Many of the components in Charterstone are secrets to be revealed throughout the game. I can’t even reveal my favorite component without giving a spoiler. However I will say that the components are high quality. The meeples and wooden parts are sturdy and visually pleasing. They could have opted to go with cardboard punch out, but the wooden resources gives the game a nice aesthetic. In addition to wooden resources and meeples the game includes on custom wooden die. The game also includes metal coins, which I absolutely love. The stickers surprised me, as they come off the card fairly easily and I have yet to rip one in two campaigns. Additionally, the board is double sided. This allows players to pick up a recharge pack and play a second campaign.
The only thing I would have liked to see would be dividers in the index. The index is where you will be getting all reference cards, building cards, story cards, ect. You will spend a lot of time searching for numbers that aren’t exactly 1-350. I wish that there were dividers that gave a range of numbers so I would know what section to look for when searching for a card.
- Easy to learn
- Each game is unique
- Can be played after the campaign
- Story is interesting but not too complicated
- Strong sense of discovery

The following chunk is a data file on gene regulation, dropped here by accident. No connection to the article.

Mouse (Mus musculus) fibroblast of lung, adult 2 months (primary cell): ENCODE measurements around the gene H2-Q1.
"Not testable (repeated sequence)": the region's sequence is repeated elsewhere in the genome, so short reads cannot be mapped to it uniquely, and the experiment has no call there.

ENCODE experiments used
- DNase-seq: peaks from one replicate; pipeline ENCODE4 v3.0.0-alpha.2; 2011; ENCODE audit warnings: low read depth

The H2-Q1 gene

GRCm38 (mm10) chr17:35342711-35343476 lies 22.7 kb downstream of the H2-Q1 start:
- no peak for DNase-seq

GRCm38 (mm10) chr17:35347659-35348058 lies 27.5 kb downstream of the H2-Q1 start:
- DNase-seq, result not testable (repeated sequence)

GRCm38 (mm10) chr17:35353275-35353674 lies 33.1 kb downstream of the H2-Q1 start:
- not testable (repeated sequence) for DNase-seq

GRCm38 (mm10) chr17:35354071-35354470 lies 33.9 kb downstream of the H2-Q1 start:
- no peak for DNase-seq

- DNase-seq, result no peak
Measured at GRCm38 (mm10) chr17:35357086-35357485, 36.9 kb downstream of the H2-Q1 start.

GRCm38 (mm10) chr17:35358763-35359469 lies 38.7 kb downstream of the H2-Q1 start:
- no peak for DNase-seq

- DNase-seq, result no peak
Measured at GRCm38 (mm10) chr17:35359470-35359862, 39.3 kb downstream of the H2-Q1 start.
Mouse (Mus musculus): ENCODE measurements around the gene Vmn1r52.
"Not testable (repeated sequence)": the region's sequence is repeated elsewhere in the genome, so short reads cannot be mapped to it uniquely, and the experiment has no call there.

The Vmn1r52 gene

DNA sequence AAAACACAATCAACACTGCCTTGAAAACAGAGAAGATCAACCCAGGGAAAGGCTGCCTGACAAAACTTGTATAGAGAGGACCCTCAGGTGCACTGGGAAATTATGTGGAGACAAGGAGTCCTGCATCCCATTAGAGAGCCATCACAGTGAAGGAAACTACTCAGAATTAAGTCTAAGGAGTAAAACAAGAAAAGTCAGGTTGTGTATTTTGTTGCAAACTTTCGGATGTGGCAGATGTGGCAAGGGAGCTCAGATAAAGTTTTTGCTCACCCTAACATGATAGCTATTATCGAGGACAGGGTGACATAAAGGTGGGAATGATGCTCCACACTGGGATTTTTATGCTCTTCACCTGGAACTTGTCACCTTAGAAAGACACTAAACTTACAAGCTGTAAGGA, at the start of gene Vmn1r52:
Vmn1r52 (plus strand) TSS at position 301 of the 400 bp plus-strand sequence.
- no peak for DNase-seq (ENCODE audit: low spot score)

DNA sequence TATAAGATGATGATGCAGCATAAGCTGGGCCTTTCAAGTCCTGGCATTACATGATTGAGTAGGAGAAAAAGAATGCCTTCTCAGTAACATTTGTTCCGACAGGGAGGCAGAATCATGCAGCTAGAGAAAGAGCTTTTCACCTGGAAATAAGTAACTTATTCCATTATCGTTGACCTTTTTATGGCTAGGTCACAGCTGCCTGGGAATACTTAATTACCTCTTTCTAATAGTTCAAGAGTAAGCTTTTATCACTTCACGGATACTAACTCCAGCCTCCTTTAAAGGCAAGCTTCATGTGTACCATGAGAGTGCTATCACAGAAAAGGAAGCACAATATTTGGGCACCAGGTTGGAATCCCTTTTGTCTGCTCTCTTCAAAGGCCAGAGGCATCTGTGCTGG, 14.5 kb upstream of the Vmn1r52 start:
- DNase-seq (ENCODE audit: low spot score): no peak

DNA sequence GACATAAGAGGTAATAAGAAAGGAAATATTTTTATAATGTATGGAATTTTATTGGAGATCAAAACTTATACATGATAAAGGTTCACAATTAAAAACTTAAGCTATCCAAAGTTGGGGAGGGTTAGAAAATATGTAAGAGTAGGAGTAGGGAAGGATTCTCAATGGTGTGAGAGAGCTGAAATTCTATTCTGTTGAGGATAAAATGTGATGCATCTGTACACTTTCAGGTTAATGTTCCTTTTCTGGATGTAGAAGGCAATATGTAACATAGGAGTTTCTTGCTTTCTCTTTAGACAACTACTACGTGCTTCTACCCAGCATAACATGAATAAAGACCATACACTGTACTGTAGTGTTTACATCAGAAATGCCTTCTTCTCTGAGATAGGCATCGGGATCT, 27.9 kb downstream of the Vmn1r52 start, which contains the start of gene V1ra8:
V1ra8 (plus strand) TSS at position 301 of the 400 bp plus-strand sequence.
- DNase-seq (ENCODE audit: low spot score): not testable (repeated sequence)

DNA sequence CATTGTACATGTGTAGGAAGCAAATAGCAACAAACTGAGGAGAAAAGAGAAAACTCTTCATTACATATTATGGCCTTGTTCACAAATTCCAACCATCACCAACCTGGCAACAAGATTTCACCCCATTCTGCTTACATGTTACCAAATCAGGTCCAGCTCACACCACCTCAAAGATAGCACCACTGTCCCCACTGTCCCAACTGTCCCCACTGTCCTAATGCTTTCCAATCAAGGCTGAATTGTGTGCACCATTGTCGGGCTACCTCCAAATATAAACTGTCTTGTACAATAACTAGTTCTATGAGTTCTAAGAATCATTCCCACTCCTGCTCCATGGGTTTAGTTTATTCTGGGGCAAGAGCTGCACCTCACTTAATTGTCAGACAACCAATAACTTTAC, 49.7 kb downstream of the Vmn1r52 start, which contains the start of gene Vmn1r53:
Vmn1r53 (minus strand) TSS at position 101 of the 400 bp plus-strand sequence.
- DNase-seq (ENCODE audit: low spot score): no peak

- Great components
- Plays well at all player counts, with or without autonoma
- Low player interaction
- First games can be monotonous
- Easy to miss rules if not carefully reading
First I want to touch on the story aspects of the game. I will not tell you very much about the story because I think that it is one of the best parts of the game, and I want you to experience it without any spoilers or background knowledge outside of the synposies. What I will say is that if you are an avid reader, you will enjoy that the story unravels very much like a novel. There will be conflict throughout, and it will build a clearer picture of the world you are interacting with. That being said, the story is not too complex. If you wait weeks between games it should still be easy to remember where you left off. There, that’s all I will say on the matter.
Charterstone provides something mechanically unique, that will hopefully begin to shift how legacy games are made and designed. It provides a legacy experience with the possibility of limitless play. As a consumer, I feel better that I am not purchasing a game that can only be played twelve times. Instead, I can continue to explore my little colony of Charterstone over and over again. It is also exciting to see other people’s boardgames. Each game ends up being a unique game with unique engines and possibilities at the end. I’ve played in two different campaigns and the boards are vastly different.